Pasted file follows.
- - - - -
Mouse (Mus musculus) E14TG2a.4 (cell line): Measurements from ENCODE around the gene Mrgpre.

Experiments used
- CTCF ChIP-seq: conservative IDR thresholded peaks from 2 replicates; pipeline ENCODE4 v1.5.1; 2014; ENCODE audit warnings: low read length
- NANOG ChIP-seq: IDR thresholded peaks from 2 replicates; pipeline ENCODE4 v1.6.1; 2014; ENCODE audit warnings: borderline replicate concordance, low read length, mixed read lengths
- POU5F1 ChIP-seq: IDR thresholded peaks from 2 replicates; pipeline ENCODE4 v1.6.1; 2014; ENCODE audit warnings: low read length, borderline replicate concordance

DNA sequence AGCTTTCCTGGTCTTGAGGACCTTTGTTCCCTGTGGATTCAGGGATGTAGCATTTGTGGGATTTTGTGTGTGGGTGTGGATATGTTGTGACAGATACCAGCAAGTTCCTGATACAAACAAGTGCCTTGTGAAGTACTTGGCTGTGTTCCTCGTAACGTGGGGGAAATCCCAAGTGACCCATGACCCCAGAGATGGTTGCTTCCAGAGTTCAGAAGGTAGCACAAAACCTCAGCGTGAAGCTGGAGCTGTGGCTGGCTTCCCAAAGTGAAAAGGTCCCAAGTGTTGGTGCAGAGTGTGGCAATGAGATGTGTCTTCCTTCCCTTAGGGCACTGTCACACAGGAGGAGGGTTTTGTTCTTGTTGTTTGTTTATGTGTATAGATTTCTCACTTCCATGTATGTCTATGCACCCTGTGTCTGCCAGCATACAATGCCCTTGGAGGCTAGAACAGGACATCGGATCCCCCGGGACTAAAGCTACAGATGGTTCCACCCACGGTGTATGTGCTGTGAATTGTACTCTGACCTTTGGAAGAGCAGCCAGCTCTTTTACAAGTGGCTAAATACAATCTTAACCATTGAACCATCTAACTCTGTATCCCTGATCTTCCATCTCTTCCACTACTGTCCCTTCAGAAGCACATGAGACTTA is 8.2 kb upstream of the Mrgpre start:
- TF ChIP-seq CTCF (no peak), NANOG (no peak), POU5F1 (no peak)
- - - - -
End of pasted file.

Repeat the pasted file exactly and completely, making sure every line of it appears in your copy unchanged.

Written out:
Mouse (Mus musculus) E14TG2a.4 (cell line): Measurements from ENCODE around the gene Mrgpre.

Experiments used
- CTCF ChIP-seq: conservative IDR thresholded peaks from 2 replicates; pipeline ENCODE4 v1.5.1; 2014; ENCODE audit warnings: low read length
- NANOG ChIP-seq: IDR thresholded peaks from 2 replicates; pipeline ENCODE4 v1.6.1; 2014; ENCODE audit warnings: borderline replicate concordance, low read length, mixed read lengths
- POU5F1 ChIP-seq: IDR thresholded peaks from 2 replicates; pipeline ENCODE4 v1.6.1; 2014; ENCODE audit warnings: low read length, borderline replicate concordance

DNA sequence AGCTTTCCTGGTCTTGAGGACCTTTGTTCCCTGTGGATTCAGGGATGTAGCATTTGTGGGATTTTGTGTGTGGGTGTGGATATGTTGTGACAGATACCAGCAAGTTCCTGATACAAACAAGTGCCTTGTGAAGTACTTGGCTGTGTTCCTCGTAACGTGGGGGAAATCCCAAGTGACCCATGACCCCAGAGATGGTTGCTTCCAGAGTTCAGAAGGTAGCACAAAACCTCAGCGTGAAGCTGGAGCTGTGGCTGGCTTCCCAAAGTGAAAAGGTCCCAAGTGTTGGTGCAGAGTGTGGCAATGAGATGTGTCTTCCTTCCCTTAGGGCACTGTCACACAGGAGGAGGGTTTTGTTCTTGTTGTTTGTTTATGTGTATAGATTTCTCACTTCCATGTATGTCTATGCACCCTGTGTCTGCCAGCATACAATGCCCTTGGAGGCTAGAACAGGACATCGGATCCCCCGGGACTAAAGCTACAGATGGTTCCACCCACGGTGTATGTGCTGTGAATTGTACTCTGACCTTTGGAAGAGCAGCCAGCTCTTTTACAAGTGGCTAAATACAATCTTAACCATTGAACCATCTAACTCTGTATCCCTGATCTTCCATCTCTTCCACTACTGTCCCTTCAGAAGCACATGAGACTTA is 8.2 kb upstream of the Mrgpre start:
- TF ChIP-seq CTCF (no peak), NANOG (no peak), POU5F1 (no peak)